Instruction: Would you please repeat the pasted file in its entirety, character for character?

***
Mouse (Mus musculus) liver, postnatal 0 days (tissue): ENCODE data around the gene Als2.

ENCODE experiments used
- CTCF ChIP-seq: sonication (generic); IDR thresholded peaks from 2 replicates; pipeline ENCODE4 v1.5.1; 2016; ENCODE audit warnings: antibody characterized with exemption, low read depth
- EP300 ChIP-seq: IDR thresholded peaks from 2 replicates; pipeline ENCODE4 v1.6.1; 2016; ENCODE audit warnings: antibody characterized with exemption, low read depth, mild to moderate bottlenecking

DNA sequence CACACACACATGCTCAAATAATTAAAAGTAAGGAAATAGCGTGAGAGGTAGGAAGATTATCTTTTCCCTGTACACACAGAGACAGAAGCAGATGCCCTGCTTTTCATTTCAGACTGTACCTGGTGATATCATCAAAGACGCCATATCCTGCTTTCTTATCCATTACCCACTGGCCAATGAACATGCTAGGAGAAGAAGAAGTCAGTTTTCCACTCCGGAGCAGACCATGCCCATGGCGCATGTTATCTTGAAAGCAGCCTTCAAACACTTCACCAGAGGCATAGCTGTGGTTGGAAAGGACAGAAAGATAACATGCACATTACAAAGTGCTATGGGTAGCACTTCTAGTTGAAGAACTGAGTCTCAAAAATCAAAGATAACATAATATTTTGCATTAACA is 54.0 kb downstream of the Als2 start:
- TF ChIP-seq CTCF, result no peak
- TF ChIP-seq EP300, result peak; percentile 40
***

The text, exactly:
Mouse (Mus musculus) liver, postnatal 0 days (tissue): ENCODE data around the gene Als2.

ENCODE experiments used
- CTCF ChIP-seq: sonication (generic); IDR thresholded peaks from 2 replicates; pipeline ENCODE4 v1.5.1; 2016; ENCODE audit warnings: antibody characterized with exemption, low read depth
- EP300 ChIP-seq: IDR thresholded peaks from 2 replicates; pipeline ENCODE4 v1.6.1; 2016; ENCODE audit warnings: antibody characterized with exemption, low read depth, mild to moderate bottlenecking

DNA sequence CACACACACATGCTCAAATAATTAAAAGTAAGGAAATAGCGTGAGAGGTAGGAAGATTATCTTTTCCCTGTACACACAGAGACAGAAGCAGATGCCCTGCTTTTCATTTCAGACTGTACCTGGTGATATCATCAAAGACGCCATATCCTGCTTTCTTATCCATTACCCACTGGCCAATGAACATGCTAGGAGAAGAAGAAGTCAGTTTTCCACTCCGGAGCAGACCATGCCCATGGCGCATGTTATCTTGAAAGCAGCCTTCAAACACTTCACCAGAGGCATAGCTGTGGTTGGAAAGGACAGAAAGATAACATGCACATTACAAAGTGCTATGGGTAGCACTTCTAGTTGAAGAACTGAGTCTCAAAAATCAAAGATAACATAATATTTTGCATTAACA is 54.0 kb downstream of the Als2 start:
- TF ChIP-seq CTCF, result no peak
- TF ChIP-seq EP300, result peak; percentile 40